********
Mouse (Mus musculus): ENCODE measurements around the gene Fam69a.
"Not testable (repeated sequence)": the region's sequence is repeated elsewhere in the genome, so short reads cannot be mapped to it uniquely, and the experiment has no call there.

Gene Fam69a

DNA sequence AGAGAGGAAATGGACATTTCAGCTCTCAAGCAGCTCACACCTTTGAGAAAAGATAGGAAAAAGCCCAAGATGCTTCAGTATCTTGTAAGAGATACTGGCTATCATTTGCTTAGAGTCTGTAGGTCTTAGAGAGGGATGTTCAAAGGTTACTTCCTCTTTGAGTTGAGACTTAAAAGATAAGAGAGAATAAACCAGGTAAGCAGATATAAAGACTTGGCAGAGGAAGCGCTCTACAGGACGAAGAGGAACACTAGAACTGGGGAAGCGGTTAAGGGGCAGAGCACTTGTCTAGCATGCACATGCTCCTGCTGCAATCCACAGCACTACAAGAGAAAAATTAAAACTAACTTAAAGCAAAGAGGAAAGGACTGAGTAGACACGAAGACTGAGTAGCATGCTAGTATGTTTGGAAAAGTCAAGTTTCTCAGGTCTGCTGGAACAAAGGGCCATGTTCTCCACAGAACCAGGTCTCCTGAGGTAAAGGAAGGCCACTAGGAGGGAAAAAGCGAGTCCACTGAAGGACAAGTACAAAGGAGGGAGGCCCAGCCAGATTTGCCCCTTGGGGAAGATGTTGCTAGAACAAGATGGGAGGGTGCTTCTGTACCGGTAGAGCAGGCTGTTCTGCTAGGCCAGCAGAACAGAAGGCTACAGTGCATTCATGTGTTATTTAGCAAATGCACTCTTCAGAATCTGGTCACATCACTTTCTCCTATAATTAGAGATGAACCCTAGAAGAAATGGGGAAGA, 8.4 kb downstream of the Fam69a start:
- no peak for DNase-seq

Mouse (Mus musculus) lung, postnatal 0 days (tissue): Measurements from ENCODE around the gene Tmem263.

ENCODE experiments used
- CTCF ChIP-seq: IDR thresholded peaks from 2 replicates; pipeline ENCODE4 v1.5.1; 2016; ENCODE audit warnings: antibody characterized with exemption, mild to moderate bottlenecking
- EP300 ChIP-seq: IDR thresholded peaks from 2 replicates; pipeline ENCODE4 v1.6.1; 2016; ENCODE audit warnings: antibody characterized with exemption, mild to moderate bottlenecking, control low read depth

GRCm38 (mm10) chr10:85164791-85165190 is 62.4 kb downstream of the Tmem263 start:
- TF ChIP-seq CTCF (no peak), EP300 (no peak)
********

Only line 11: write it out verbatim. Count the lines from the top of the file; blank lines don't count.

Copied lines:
- TF ChIP-seq CTCF (no peak), EP300 (no peak)